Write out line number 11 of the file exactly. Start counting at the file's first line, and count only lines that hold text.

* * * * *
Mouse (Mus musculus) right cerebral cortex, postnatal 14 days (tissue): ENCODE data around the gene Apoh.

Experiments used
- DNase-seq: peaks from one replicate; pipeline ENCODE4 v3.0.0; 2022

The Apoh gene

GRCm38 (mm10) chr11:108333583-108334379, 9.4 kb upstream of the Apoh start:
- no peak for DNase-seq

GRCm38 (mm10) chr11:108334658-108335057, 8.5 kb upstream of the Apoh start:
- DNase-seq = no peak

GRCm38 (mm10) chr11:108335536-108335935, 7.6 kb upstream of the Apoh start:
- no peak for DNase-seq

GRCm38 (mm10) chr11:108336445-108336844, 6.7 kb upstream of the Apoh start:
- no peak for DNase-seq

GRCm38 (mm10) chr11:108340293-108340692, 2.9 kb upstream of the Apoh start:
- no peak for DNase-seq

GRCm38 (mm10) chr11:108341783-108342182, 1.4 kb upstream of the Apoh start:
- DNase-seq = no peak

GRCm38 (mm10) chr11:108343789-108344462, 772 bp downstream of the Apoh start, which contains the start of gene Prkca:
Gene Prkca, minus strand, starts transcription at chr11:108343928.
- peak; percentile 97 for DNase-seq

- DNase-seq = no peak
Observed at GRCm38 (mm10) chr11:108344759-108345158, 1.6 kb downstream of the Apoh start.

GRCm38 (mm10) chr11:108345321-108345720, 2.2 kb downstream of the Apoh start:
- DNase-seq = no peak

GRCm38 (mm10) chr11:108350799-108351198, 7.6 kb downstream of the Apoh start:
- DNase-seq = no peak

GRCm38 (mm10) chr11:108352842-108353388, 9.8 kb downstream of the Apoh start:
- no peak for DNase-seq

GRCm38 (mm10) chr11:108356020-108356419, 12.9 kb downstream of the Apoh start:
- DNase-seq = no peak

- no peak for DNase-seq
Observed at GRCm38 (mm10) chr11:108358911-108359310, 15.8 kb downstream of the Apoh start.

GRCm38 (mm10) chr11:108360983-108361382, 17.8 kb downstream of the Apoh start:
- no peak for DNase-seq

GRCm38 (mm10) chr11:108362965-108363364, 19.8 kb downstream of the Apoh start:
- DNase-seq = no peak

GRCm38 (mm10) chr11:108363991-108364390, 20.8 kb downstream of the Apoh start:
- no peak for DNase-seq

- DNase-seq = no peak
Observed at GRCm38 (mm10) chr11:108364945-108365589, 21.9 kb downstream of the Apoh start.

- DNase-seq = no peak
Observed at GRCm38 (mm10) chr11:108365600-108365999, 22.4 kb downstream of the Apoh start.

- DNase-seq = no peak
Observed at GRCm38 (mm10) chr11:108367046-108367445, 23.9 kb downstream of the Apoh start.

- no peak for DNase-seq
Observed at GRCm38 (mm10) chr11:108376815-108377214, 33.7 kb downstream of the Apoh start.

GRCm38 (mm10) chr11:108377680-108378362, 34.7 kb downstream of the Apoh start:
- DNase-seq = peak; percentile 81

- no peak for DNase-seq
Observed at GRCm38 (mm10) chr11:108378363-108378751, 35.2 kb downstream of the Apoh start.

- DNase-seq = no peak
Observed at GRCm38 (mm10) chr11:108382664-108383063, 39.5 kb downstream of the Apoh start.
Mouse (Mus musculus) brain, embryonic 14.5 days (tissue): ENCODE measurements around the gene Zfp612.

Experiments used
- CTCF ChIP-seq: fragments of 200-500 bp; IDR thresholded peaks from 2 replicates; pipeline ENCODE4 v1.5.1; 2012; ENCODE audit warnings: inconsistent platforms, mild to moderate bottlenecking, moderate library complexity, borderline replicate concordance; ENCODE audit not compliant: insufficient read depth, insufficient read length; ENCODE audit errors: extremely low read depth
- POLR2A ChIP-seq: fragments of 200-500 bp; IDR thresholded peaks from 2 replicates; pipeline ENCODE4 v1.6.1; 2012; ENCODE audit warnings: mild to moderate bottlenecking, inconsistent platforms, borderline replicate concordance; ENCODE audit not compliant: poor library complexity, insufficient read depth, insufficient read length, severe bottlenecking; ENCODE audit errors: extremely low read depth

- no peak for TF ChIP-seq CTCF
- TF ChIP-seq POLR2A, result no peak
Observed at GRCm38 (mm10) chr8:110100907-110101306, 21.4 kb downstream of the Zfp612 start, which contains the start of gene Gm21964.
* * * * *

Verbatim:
GRCm38 (mm10) chr11:108336445-108336844, 6.7 kb upstream of the Apoh start: